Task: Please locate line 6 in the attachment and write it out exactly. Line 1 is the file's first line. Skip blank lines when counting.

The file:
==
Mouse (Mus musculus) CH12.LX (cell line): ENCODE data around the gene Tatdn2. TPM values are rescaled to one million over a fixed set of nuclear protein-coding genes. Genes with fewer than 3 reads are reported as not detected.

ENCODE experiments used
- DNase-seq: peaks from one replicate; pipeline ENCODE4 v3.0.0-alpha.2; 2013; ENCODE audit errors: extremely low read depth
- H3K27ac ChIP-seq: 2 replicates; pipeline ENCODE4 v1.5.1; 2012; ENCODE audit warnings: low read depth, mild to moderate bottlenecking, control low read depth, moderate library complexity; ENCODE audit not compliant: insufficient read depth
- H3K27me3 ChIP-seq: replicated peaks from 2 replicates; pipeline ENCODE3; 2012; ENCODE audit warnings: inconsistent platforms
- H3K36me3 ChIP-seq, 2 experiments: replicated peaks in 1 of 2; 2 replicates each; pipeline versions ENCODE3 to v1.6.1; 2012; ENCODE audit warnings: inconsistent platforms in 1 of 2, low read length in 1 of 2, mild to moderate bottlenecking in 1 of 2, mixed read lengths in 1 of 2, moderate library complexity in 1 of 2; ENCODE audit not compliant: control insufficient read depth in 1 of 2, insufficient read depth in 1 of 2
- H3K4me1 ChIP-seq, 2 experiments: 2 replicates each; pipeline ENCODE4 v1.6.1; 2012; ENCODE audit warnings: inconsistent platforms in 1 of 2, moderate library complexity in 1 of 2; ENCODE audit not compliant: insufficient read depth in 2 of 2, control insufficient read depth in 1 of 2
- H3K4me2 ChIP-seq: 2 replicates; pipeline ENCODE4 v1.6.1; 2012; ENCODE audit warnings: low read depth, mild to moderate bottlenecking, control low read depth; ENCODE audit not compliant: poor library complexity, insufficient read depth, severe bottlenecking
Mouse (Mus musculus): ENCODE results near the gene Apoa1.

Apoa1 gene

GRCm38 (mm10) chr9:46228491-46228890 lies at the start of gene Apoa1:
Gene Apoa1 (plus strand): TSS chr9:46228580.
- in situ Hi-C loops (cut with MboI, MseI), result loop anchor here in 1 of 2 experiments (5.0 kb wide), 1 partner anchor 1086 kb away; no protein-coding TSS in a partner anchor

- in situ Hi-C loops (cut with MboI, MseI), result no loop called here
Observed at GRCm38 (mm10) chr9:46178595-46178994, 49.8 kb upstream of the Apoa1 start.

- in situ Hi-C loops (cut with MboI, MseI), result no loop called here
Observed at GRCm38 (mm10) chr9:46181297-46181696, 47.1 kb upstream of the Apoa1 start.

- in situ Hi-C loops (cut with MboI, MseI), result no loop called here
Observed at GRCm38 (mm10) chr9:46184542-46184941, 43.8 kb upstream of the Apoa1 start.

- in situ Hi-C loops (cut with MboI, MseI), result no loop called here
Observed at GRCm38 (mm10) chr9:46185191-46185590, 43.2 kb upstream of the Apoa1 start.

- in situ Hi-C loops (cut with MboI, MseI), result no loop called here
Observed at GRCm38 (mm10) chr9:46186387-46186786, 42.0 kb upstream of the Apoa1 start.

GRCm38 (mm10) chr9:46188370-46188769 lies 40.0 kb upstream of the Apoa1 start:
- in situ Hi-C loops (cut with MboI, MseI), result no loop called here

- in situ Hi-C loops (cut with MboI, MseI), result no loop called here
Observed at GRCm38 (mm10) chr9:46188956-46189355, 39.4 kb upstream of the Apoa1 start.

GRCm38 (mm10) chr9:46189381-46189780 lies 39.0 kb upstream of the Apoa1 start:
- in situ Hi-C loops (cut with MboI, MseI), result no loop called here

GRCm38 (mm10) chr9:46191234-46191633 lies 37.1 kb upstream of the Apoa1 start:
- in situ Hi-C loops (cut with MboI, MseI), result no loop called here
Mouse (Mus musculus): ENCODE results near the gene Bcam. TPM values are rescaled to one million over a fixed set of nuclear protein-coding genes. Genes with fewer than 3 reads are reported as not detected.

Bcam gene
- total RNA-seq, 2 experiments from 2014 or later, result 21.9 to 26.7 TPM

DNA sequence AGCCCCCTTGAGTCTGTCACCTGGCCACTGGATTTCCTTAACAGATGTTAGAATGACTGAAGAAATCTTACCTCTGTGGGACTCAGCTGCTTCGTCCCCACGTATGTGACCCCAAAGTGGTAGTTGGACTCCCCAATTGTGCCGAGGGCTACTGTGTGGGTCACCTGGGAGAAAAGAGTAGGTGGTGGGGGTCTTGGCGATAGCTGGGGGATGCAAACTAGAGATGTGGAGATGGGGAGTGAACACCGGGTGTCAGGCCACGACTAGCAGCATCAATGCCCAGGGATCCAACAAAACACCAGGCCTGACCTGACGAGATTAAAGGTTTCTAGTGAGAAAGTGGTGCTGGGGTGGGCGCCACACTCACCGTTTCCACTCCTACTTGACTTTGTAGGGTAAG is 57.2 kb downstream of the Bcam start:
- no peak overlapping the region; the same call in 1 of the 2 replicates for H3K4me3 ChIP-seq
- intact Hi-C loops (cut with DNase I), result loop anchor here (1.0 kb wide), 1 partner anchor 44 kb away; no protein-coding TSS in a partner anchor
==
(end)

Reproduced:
- H3K36me3 ChIP-seq, 2 experiments: replicated peaks in 1 of 2; 2 replicates each; pipeline versions ENCODE3 to v1.6.1; 2012; ENCODE audit warnings: inconsistent platforms in 1 of 2, low read length in 1 of 2, mild to moderate bottlenecking in 1 of 2, mixed read lengths in 1 of 2, moderate library complexity in 1 of 2; ENCODE audit not compliant: control insufficient read depth in 1 of 2, insufficient read depth in 1 of 2